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U Professor works on mind-controlled technology

Professor Bin He’s goal is that the technology will help disabled people.

Mind control might seem like an element of science fiction, but University professor Bin He is currently working to perfect the technology.

He said he has worked with brain research for about 10 years, but recently the technology has been making more progress.

He has created a device called the thinking cap, which detects the weak signals emitted by the brain and uses them to create a control signal for external devices.

The cap, which resembles a swimming cap, is placed on the subject’s head and senses different signals within the brain.

His research group has the goal of extending the technology to help people with physical disabilities, especially those who are paralyzed.

The concept behind mind-control research is that signals from the brain can be detected and used to control external objects, he said.

The research so far has led to the development of a brain-computer interface using the thinking cap.

“It is possible to control external devices, including a cursor on a computer screen, just by thinking about how to control it,” Bin He said.

He said although he was originally skeptical, he became involved with this research because he heard about the prospect of controlling a cursor using brain waves.

However, he said when he began the research, it became very exciting and interesting and he remained involved in the project.

He said the technology to build the thinking cap is available now, but the challenge is “how to extract the brain signal and turn it into a control signal.”

Christopher Wilke, a biomedical engineering student and research assistant who worked with Bin He, said other technology similar to the thinking cap has allowed people with paralysis to move computerized arms, so the future hope for this research seems to be a reality.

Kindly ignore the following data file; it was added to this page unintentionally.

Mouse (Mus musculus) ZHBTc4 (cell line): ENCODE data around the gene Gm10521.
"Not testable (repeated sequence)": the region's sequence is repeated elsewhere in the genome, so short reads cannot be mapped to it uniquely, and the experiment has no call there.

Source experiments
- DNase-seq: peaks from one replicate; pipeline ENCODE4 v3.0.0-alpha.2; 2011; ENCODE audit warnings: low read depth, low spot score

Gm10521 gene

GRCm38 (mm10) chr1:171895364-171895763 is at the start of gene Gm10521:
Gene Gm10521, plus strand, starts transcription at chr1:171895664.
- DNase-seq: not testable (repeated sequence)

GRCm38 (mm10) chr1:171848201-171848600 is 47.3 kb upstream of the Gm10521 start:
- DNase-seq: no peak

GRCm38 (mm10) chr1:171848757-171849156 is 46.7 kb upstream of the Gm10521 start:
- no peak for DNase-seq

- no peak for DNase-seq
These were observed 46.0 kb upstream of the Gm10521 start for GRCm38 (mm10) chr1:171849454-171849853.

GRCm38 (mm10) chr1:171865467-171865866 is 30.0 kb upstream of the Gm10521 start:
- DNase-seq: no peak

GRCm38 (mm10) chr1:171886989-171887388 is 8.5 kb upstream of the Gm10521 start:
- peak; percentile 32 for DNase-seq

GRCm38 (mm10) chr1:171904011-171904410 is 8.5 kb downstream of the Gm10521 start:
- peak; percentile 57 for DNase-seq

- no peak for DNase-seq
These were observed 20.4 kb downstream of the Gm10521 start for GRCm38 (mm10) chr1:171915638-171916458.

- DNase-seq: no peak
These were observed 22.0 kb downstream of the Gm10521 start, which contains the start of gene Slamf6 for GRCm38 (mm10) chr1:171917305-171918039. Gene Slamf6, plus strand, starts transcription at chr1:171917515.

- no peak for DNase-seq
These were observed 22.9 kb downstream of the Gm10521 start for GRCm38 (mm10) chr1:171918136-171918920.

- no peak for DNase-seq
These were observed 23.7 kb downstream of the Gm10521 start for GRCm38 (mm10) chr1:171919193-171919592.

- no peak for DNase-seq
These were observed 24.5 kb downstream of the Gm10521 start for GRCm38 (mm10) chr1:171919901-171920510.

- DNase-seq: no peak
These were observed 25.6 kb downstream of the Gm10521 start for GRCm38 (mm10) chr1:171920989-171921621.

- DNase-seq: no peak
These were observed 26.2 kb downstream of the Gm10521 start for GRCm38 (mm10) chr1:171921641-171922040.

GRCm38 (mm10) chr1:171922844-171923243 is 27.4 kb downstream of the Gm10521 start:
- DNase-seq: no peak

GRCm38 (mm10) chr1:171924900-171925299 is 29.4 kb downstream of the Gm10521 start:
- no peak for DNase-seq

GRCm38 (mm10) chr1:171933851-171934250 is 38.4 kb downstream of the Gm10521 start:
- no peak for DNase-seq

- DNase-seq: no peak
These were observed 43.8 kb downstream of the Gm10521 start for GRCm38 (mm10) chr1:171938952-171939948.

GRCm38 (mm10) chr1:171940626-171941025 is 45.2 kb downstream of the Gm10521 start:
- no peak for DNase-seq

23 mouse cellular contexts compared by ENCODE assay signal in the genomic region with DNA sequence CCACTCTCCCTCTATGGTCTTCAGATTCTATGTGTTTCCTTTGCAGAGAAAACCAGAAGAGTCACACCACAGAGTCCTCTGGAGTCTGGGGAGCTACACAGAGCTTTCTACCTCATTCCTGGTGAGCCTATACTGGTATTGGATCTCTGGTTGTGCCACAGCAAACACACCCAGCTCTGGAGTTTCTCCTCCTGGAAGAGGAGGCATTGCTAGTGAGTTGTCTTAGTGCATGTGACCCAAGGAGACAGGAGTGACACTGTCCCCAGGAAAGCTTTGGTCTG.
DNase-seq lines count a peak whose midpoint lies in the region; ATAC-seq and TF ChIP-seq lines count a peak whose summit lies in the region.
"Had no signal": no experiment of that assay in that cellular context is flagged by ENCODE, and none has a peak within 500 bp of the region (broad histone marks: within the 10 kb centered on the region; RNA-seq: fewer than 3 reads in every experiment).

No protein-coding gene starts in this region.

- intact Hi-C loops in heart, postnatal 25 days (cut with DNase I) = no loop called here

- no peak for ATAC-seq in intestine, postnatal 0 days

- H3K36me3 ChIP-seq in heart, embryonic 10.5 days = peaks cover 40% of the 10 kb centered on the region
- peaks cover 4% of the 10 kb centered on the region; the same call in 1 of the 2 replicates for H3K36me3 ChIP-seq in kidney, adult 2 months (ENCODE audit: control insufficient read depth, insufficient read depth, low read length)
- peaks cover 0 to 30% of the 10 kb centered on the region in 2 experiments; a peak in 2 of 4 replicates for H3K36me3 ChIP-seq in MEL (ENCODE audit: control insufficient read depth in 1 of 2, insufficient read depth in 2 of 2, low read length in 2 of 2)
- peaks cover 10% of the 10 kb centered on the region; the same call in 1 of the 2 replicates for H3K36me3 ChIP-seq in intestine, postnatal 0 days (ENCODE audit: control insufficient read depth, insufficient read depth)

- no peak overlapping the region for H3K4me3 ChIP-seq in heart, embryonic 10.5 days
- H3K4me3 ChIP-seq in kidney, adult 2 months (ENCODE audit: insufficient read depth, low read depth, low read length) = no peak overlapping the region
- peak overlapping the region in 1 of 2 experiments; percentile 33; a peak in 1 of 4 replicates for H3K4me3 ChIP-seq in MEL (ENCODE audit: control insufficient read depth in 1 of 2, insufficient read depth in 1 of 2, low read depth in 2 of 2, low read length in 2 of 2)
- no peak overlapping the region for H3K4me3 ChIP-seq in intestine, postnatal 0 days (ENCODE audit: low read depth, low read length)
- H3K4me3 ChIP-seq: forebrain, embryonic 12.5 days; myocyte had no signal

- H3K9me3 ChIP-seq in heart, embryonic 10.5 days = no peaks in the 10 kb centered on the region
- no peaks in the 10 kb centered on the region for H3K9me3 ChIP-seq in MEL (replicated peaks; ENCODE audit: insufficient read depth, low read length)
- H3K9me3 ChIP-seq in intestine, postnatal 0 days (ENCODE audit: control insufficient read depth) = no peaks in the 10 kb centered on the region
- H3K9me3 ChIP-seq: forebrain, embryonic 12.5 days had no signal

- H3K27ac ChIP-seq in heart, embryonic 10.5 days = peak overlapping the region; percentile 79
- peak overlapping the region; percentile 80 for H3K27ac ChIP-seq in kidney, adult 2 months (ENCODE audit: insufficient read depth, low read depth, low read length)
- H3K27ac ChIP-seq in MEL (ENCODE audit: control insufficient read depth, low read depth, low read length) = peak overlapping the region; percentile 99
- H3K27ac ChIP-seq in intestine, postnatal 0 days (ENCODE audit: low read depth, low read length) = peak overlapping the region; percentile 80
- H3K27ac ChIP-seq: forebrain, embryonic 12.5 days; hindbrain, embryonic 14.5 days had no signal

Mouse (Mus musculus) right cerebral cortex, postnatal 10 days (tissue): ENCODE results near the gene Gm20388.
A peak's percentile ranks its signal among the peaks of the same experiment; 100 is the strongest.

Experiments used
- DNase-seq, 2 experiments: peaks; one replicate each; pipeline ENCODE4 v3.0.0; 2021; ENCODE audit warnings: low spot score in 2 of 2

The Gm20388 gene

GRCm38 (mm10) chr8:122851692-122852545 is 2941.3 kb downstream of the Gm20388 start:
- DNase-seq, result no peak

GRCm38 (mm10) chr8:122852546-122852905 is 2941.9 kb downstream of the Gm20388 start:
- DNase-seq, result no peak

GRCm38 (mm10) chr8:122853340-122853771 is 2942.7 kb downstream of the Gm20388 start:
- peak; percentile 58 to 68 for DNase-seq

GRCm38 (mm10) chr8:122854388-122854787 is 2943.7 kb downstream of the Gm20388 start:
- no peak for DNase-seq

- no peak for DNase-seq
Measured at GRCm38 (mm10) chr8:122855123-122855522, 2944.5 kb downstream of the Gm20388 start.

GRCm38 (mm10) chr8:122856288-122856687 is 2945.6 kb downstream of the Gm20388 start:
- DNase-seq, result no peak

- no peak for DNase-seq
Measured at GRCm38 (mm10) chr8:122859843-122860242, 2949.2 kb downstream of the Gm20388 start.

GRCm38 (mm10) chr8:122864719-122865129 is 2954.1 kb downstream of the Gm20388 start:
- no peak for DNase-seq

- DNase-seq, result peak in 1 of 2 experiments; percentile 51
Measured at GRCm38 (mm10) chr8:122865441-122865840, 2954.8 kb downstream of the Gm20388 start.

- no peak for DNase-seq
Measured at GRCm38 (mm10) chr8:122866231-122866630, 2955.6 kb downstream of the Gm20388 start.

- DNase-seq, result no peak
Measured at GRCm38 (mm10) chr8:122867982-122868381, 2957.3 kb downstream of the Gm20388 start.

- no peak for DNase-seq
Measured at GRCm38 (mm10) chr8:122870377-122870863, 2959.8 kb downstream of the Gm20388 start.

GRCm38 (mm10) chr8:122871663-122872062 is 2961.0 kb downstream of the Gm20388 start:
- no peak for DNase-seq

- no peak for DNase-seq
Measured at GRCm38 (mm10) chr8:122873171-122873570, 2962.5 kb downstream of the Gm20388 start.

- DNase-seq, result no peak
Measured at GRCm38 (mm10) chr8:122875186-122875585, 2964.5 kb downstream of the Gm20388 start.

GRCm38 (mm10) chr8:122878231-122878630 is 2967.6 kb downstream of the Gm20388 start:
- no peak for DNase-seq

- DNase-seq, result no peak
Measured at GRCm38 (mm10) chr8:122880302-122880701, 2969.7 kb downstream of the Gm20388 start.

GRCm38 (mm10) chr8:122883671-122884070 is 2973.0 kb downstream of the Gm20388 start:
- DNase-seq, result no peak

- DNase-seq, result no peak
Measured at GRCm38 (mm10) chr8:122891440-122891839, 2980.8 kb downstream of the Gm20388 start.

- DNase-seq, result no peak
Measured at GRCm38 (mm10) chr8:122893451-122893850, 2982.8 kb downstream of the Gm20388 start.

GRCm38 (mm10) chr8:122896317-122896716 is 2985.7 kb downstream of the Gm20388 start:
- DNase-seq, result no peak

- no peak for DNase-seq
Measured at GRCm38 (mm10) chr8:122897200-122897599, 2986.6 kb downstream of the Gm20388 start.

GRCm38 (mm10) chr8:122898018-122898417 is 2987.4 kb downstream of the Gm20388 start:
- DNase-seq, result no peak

“We just want to understand the brain better, and in the long term use this technology for neuroscience and to help people with disabilities,” Wilke said.

So far, Bin He has conducted experiments with subjects who have been able to move a cursor on a computer screen simply by wearing the thinking cap and imagining where they want the cursor to go.

Alex Doud, a neuroscience sophomore, said he is involved in the research and has personally used the thinking cap.

“It’s just the most amazing thing,” Doud said. “The first few trials are difficult, but eventually you feel in touch with the computer.”

The goal from the start of this research was to help people who are disabled, especially those who are paralyzed, complete daily tasks, Bin He said.

“There are people who cannot walk or move, and we want them to be able to tell an external device what to do,” he said.

Doud said he hopes this technology will help those who are disabled “create an avenue for contact with the rest of the world. Eventually it can help people type, move or do other daily tasks with their hands.”

However, Bin He believes this technology could extend beyond the medical field.

“I believe this technology could be used in the life of an everyday subject,” he said.

He said it could be a big hit with teenagers in industries like video gaming and could also be employed in the military.

“Ultimately, the goal is to do as much as we can with this technology,” he said.

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